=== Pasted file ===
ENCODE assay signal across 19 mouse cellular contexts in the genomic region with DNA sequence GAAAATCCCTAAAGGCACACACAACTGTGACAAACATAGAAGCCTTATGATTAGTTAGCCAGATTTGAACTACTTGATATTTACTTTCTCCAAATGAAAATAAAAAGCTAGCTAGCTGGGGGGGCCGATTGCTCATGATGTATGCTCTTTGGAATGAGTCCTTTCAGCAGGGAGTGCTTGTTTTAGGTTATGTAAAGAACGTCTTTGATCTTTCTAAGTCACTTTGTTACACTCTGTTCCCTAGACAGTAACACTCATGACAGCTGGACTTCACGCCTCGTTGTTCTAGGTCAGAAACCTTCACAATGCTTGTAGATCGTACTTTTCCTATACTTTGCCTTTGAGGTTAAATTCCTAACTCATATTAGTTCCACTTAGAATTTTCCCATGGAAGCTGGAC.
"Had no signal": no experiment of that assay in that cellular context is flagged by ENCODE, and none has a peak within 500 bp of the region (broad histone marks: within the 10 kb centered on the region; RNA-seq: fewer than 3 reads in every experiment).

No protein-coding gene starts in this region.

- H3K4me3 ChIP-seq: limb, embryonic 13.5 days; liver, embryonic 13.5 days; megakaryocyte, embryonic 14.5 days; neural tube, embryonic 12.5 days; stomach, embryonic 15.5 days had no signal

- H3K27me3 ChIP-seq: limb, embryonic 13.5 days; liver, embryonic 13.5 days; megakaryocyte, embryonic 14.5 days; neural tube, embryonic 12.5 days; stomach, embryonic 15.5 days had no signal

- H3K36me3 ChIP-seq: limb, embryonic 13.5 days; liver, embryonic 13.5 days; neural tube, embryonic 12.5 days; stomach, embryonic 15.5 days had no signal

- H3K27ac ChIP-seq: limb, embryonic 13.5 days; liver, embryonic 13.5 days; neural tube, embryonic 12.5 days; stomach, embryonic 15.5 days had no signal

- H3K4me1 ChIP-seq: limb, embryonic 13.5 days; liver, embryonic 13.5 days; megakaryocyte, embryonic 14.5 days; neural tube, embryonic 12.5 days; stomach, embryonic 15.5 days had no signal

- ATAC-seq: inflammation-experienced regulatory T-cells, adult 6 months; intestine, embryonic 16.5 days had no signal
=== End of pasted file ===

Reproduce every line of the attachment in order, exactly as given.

ENCODE assay signal across 19 mouse cellular contexts in the genomic region with DNA sequence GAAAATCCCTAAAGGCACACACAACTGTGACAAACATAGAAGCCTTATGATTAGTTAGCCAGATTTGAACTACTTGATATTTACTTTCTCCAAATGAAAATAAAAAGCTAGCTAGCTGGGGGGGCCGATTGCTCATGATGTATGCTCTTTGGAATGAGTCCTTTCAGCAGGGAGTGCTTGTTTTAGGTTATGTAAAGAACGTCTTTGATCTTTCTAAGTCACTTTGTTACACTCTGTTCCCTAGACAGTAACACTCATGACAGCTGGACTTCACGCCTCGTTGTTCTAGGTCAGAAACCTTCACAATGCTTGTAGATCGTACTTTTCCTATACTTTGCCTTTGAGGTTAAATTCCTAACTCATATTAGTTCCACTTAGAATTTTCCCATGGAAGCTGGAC.
"Had no signal": no experiment of that assay in that cellular context is flagged by ENCODE, and none has a peak within 500 bp of the region (broad histone marks: within the 10 kb centered on the region; RNA-seq: fewer than 3 reads in every experiment).

No protein-coding gene starts in this region.

- H3K4me3 ChIP-seq: limb, embryonic 13.5 days; liver, embryonic 13.5 days; megakaryocyte, embryonic 14.5 days; neural tube, embryonic 12.5 days; stomach, embryonic 15.5 days had no signal

- H3K27me3 ChIP-seq: limb, embryonic 13.5 days; liver, embryonic 13.5 days; megakaryocyte, embryonic 14.5 days; neural tube, embryonic 12.5 days; stomach, embryonic 15.5 days had no signal

- H3K36me3 ChIP-seq: limb, embryonic 13.5 days; liver, embryonic 13.5 days; neural tube, embryonic 12.5 days; stomach, embryonic 15.5 days had no signal

- H3K27ac ChIP-seq: limb, embryonic 13.5 days; liver, embryonic 13.5 days; neural tube, embryonic 12.5 days; stomach, embryonic 15.5 days had no signal

- H3K4me1 ChIP-seq: limb, embryonic 13.5 days; liver, embryonic 13.5 days; megakaryocyte, embryonic 14.5 days; neural tube, embryonic 12.5 days; stomach, embryonic 15.5 days had no signal

- ATAC-seq: inflammation-experienced regulatory T-cells, adult 6 months; intestine, embryonic 16.5 days had no signal